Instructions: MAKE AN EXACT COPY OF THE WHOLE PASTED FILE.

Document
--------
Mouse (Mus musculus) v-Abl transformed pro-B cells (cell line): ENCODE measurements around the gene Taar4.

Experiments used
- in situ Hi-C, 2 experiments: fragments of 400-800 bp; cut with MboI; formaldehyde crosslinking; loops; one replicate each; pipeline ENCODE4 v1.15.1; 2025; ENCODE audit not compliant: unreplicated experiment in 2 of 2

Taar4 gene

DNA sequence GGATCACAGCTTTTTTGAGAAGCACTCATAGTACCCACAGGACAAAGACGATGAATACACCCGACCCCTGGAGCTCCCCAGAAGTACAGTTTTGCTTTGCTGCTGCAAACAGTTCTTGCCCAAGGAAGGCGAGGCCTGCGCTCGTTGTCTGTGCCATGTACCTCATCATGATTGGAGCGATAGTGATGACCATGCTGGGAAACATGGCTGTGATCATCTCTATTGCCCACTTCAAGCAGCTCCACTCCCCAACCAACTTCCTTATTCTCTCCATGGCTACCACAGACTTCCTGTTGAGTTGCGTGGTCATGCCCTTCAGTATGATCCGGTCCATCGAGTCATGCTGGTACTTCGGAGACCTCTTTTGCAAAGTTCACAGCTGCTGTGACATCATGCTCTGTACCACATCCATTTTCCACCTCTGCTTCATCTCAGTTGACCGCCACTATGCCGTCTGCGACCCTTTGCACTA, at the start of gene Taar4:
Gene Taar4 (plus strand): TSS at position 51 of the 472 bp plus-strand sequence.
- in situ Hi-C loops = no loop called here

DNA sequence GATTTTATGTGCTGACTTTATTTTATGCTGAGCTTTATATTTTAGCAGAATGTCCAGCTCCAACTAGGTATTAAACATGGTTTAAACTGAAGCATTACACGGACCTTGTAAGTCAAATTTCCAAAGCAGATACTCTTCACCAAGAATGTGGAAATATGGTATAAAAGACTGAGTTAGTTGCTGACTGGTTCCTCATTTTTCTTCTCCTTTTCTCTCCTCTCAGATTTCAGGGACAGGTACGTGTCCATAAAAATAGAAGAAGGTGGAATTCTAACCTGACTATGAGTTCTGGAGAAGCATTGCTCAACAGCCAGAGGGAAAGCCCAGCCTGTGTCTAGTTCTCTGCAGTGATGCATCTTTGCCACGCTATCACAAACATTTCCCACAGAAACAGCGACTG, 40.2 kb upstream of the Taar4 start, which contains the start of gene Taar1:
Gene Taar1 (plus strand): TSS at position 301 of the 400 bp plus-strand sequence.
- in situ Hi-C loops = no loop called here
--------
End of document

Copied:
Mouse (Mus musculus) v-Abl transformed pro-B cells (cell line): ENCODE measurements around the gene Taar4.

Experiments used
- in situ Hi-C, 2 experiments: fragments of 400-800 bp; cut with MboI; formaldehyde crosslinking; loops; one replicate each; pipeline ENCODE4 v1.15.1; 2025; ENCODE audit not compliant: unreplicated experiment in 2 of 2

Taar4 gene

DNA sequence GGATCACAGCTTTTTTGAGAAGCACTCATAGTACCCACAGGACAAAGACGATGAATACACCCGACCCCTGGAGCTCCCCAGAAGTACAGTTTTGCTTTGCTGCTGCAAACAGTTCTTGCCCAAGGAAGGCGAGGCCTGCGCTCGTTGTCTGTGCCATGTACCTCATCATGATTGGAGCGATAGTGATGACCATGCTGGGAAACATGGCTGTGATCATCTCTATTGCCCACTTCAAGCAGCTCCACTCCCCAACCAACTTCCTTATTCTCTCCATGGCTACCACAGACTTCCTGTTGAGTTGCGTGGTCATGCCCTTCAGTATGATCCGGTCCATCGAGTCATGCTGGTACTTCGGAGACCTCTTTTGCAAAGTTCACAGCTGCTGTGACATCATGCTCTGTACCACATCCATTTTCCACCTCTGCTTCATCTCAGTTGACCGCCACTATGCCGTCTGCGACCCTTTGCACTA, at the start of gene Taar4:
Gene Taar4 (plus strand): TSS at position 51 of the 472 bp plus-strand sequence.
- in situ Hi-C loops = no loop called here

DNA sequence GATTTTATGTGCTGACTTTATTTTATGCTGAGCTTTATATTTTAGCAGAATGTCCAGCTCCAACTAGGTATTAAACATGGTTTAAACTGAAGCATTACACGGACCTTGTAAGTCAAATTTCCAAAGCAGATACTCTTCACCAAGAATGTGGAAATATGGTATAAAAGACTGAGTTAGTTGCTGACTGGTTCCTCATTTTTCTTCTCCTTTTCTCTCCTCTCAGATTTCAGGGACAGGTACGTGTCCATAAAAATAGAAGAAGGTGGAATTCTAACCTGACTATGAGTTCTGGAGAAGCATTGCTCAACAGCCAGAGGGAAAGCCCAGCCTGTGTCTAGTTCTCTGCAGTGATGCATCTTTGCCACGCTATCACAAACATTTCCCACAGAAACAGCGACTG, 40.2 kb upstream of the Taar4 start, which contains the start of gene Taar1:
Gene Taar1 (plus strand): TSS at position 301 of the 400 bp plus-strand sequence.
- in situ Hi-C loops = no loop called here